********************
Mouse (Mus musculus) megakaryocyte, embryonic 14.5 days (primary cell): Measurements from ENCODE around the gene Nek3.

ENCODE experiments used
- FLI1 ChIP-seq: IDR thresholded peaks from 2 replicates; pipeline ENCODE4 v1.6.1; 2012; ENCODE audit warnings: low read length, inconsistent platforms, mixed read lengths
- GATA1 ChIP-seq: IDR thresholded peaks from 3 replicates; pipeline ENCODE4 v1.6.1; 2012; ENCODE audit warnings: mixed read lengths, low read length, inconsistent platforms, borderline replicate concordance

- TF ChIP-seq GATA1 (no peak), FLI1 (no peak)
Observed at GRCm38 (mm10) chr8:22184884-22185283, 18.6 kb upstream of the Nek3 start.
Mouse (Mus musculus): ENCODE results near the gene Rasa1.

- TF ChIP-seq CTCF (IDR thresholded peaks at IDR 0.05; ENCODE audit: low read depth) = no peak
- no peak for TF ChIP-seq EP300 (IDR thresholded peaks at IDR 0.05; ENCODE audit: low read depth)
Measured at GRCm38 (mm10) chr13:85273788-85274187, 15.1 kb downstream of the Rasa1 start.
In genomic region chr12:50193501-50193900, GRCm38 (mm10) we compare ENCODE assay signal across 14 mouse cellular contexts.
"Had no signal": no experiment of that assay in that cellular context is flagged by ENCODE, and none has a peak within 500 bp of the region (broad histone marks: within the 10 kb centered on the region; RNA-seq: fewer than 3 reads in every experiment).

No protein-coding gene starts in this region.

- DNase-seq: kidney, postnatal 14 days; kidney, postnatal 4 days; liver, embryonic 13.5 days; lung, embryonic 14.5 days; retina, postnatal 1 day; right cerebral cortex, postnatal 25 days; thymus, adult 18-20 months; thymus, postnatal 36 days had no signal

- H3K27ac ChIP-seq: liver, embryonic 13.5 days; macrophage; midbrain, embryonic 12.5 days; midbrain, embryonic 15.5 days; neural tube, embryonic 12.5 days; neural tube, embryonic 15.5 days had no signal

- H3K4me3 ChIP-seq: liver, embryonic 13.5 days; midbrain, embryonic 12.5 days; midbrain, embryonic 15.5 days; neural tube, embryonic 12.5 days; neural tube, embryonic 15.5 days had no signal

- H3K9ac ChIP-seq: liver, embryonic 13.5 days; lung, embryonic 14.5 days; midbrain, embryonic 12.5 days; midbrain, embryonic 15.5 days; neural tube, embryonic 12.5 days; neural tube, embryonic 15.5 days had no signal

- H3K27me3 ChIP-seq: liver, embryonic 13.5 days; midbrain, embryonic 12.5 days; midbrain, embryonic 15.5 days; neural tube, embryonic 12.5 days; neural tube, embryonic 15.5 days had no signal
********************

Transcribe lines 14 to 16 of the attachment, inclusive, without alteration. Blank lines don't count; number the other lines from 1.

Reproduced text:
- DNase-seq: kidney, postnatal 14 days; kidney, postnatal 4 days; liver, embryonic 13.5 days; lung, embryonic 14.5 days; retina, postnatal 1 day; right cerebral cortex, postnatal 25 days; thymus, adult 18-20 months; thymus, postnatal 36 days had no signal

- H3K27ac ChIP-seq: liver, embryonic 13.5 days; macrophage; midbrain, embryonic 12.5 days; midbrain, embryonic 15.5 days; neural tube, embryonic 12.5 days; neural tube, embryonic 15.5 days had no signal

- H3K4me3 ChIP-seq: liver, embryonic 13.5 days; midbrain, embryonic 12.5 days; midbrain, embryonic 15.5 days; neural tube, embryonic 12.5 days; neural tube, embryonic 15.5 days had no signal